Years ago when I was going to Berkeley, they bragged about all the Nobel Prize winners on the faculty. I never thought until now, I wonder where they were when they developed that Nobel idea?


I think Dean Dad hit on the fact that your career is just one aspect of your whole life. And in life, we all make choices and way the positives and negatives of decisions for everything of importance to us.

If living in New York City is what's most important because of friends, family, lifestyle, etc. then you mak ethe career choices to stay there. If your passion is your career, then you might follow it -- at least for a while.

If having a larger home and more disposable income is a priority, then a person might choose a less expensive, perhaps more rural, hometown. Academics sometimes have this choice -- pay is very similar across similar types of schools in similar fields (ie an associate professor of history makes roughly the same from place to place), but cost of living varies widely.


Thank you all. These are exactly the tradeoffs I hope(d) the book would enable us to get our hands around. And it looks like we are.

Michael - You are ABSOLUTELY right. Being in Pittsburgh was essential to my having to grapple with the issues that led to and informed Rise.

We are a product of our places in many, many ways.

Michael Wells

My thoughts for DD,

First, if you're tenure track your salary and benefits are probably considerably above the local and national median income. For some reason, people with PhD's seem to think they should get CEO wages. So get over that and as Zoe says, you may choose to live in a low cost region and travel for your live culture. With Amazon, NetFlix, Starbucks, iTunes and intellectual blogs like this, even the backwaters don't have to be deserts.

But if you're not tenure track and you're adjunct at a State U or community college, you're a wage slave and you face the same issues as other working class -- wages, rent, health care, etc. For the working class, just moving to another region doesn't generally raise your relative standard of living. At Portland State where I teach one class, there's a union and they've just got a contract and decent raise after 8 months of hard bargaining and strike talk. But the real choice is whether you love what you do enough to stick with it regardless of the pay, or retrain and look for another line of work.

Oh, and there's a third possibility, depending on your field. Consult, which can actually give you both outside income and exposure to the outside world that can inform your teaching or research. I had a marketing prof once who twice a year would spend a day at the malls, just looking at the stores and the shoppers and he built a good consulting practice on his observations.


***First, if you're tenure track your salary and benefits are probably considerably above the local and national median income. ***

You're just wrong about this - I make less than my students do in entry level positions for the field in which we work. My benefits are good but they get equally good benefits. I used this to leverage a raise for myself but I feel sorry for that history professor who doesn't have graduates in a similar situation.

I love this talk of valleys because California has a large mostly agricultural central valley which has a fundamentally different culture than the large metro regions on our coast. The valley suffers from chronic double digit unemployment and during boom times, there are folks who drive hundreds of miles a day to get to LA and the SF Bay area for the jobs that our cities have in abundance. I would never live in the Valley or raise my kids there because of something commonly known as Valley Fever - a condition where all of your ambition and drive is sucked out of you rendering you completely unable to challenge yourself. Also, those cities in the Valley are some of the few where hate crimes still happen regularly, where it's hard to get a job at a fast food place because they are so much in demand and where they are actually fighting to have a nuclear power plant built to help stimulate the local economy. It would be like moving to a red state. I'm just glad I stepped far enough off the traditional academic track that I didn't get stuck in a place like that. It would be physically painful.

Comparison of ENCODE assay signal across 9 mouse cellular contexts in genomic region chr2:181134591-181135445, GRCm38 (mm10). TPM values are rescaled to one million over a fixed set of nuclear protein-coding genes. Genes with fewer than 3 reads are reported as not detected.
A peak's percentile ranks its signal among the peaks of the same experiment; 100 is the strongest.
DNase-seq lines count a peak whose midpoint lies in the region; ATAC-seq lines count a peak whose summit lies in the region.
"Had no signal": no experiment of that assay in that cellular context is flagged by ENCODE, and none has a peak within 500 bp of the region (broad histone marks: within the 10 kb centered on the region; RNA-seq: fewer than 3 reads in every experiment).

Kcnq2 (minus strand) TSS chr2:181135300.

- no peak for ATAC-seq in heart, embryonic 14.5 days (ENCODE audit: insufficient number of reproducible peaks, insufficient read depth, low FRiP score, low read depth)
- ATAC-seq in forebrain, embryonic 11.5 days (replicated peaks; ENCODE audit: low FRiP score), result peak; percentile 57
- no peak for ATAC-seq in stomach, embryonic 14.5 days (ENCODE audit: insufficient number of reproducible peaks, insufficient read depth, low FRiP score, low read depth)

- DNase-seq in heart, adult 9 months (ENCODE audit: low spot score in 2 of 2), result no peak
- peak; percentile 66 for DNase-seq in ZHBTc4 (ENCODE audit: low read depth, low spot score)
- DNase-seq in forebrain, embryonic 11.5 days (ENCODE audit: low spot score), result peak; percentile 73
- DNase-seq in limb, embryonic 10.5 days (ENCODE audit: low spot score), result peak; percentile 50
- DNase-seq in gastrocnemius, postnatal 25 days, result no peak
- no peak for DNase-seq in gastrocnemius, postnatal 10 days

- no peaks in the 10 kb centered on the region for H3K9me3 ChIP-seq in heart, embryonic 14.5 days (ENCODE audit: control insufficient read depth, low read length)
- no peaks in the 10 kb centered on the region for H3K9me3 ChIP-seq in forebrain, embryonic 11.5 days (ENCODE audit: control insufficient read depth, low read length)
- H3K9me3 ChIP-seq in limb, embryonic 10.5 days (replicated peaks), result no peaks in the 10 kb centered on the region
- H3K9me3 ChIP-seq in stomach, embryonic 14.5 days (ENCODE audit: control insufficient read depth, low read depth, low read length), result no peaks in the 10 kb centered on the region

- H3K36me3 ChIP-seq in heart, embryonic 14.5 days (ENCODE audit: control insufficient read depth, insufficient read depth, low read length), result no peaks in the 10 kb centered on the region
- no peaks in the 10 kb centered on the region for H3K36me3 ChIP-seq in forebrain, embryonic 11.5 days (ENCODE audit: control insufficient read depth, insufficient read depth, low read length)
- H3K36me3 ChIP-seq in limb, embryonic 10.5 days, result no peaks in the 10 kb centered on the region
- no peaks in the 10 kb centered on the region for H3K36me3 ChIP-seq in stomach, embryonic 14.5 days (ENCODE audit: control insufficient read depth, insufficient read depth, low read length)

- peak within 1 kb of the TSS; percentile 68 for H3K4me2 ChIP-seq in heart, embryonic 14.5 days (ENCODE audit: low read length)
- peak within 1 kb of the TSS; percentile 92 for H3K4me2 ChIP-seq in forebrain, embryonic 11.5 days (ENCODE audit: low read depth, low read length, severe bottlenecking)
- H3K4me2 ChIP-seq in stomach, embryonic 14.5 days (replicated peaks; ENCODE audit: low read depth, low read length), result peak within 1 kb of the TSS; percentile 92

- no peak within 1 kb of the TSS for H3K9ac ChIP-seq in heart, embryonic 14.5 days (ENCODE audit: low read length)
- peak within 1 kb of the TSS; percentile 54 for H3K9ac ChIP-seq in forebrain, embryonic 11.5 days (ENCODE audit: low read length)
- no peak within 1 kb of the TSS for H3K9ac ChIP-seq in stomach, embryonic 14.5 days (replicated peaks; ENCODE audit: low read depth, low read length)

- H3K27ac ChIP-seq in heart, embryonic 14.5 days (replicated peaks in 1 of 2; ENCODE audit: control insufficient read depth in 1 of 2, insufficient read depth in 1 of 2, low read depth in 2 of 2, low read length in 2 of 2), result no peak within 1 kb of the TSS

Michael Wells

I wasn't saying you make more than non-academics in your field, but more than the national median income. In 2007, US median individual income was $26,036. Average full time faculty salary in California was $69,812 in 2002. (quickest numbers I could find, but they make the point.) I was trying to say that while many professors feel undervalued, they're not impoverished.

Funny you should mention the Central Valley. I grew up in Modesto, and my mother lived there until 3 years ago. I've watched as the agricultural economy has been destroyed by rampant suburban development, among other things. I think it's more that people drive hundreds of miles a day to find affordable housing than that they do it for jobs. Probably most of those super commuters would rather live in the Bay Area.

Interesting that there's a term like Valley Fever. The Central Valley is collapsing, on the very bottom of almost all of the quality of place rankings, incredibly polluted and the heart of the foreclosure epidemic. Like many Red States it was solidly Democratic well into the '80's, now probably split. It's a victim of the coastal cities, robbed of its water by Southern California and of its independent economy by Bay Area commuters. Figuring out what to do about the Valley, and places like it, is one of the major challenges of the creative age.


All - I got a note from DD. He said he's found these comments helpful and is grateful for your input. R